1.07 
4.76 
6 (hyperthread) 
1.17 
2.29 
1.06 
4.73 
8 (hyperthread) 
1.14 
2.25 
1.03 
4.61 
To mitigate memory bandwidth bottlenecks, more operations could be consolidated. Density must be assigned for all particles before pressure can be computed, so those must run in separate phases. But pressure gradient, diffusion, and body forces could all run in a single routine. This would make the code less modular, but it might be worth the performance gains.
The number of particles is small. If the simulation used more particles, threading would have less overhead and probably be more efficient.
Smoothed particle hydrodynamics is a fluid particle simulation approach that directly solves for velocity. Compared to vortex methods, SPH more easily handles interaction with containers.
Although the ideas and code behind SPH are simple, applying them has numerous practical issues. The classic models have problems with particle clustering, so you must take special care to avoid that. Particles are kept apart by a repulsive force. To maintain numerical stability with large time steps, that force cannot be as stiff as you would want, so the fluid compresses and motion is springy. SPH also requires artificial viscosity to maintain stability, so SPH is ill suited to thin fluids with wispy motion like smoke but works better for thick and goopy liquids like oil or blood. The various simulation parameters are sensitive to each other and to other parameters of the fluid simulation, such as gravity and particle mass.
Perhaps there is a way to harvest how well SPH interacts with containers, with a vortex particle method’s ability to avoid diffusion. It would be nice to find a way to avoid the springy compression artifacts of SPH without using an expensive iterative solver.
The particle rendering used in the figures and accompanying code is poor for liquids. It would be better to render only the liquid surface. To do that, you would need a surface tracking and extraction algorithm. The same information could be used to model surface tension.
Particle methods, including SPH and vortex, rely on spatial partitioning to accelerate neighbor searches. The uniform grid used in this series is simplistic and not the most efficient, and populating it takes more time than it should. It would be worthwhile to investigate various spatial partition algorithms to see which runs fastest, especially with the benefit of multiple threads.
Future articles will investigate these questions.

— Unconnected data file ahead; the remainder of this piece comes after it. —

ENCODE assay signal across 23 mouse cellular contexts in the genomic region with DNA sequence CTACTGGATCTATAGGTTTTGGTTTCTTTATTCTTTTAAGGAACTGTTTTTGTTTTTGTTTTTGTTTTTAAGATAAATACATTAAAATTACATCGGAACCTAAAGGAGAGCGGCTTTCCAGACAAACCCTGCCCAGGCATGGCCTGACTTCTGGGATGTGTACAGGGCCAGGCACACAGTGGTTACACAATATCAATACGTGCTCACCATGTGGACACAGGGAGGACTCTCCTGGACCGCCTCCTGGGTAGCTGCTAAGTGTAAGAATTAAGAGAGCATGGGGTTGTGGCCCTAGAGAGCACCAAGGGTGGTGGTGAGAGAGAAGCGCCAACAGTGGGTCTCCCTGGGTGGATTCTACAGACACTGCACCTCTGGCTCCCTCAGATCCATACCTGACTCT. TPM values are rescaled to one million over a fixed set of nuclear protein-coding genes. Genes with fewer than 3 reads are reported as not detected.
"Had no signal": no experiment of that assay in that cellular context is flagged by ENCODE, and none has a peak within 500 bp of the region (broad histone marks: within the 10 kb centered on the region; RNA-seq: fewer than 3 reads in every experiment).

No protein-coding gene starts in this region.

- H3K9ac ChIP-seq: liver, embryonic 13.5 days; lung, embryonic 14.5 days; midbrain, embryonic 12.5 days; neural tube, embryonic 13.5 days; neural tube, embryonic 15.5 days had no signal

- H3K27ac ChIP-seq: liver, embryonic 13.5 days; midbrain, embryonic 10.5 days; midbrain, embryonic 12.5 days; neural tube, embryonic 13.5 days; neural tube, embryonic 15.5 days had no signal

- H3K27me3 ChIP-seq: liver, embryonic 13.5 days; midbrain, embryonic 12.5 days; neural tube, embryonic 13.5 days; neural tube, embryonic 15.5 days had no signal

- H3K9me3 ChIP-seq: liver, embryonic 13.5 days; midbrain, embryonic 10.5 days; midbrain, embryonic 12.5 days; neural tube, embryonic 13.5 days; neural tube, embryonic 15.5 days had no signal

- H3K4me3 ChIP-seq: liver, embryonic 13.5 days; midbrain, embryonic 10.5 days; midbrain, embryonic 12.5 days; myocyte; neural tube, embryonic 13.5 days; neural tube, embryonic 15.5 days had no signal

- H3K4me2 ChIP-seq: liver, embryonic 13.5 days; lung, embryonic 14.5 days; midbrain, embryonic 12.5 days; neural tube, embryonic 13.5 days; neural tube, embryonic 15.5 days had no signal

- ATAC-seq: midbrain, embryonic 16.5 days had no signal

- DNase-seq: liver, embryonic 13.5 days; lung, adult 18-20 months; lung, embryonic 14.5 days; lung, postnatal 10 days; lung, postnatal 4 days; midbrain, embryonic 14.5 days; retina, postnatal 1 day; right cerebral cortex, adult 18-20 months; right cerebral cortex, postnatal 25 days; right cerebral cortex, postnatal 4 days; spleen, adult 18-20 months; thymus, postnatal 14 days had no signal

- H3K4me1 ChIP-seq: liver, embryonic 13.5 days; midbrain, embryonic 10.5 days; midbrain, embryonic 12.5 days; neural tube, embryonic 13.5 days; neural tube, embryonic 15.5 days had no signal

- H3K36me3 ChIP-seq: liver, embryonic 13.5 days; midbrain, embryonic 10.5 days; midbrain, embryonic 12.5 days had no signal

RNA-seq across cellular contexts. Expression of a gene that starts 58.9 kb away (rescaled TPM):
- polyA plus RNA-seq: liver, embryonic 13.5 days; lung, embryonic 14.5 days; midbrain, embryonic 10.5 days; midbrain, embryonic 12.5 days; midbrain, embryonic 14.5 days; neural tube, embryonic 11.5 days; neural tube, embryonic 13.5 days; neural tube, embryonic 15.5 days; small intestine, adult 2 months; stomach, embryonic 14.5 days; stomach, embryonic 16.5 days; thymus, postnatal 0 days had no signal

There are probably hundreds (maybe thousands) of articles on SPH. This list represents a tiny fraction of the available material:
Fluid Simulation for Video Games (part 1)
Fluid Simulation for Video Games (part 2)
Fluid Simulation for Video Games (part 3)
Fluid Simulation for Video Games (part 4)
Fluid Simulation for Video Games (part 5)
Fluid Simulation for Video Games (part 6)
Fluid Simulation for Video Games (part 7)
Fluid Simulation for Video Games (part 8)
Fluid Simulation for Video Games (part 9)
Fluid Simulation for Video Games (part 10)
Fluid Simulation for Video Games (part 11)
Fluid Simulation for Video Games (part 12)
Fluid Simulation for Video Games (part 13)
Fluid Simulation for Video Games (part 14)
Fluid Simulation for Video Games (part 15)
Fluid Simulation for Video Games (part 16)
Fluid Simulation for Video Games (part 17)
Fluid Simulation for Video Games (part 18)
Fluid Simulation for Video Games (part 19)
Dr. Michael J. Gourlay works as a senior software engineer on interactive entertainment. He previously worked at Electronic Arts (EA Sports) as the software architect for the Football Sports Business Unit, as a senior lead engineer on Madden NFL, on character physics and the procedural animation system used by EA on Mixed Martial Arts, and as a lead programmer on NASCAR. He wrote the visual effects system used in EA games worldwide and patented algorithms for interactive, highbandwidth online applications. He also developed curricula for and taught at the University of Central Florida, Florida Interactive Entertainment Academy, an interdisciplinary graduate program that teaches programmers, producers, and artists how to make video games and training simulations. Prior to joining EA, he performed scientific research using computational fluid dynamics and the world’s largest massively parallel supercomputers. His previous research also includes nonlinear dynamics in quantum mechanical systems and atomic, molecular, and optical physics. Michael received his degrees in physics and philosophy from Georgia Tech and the University of Colorado Boulder.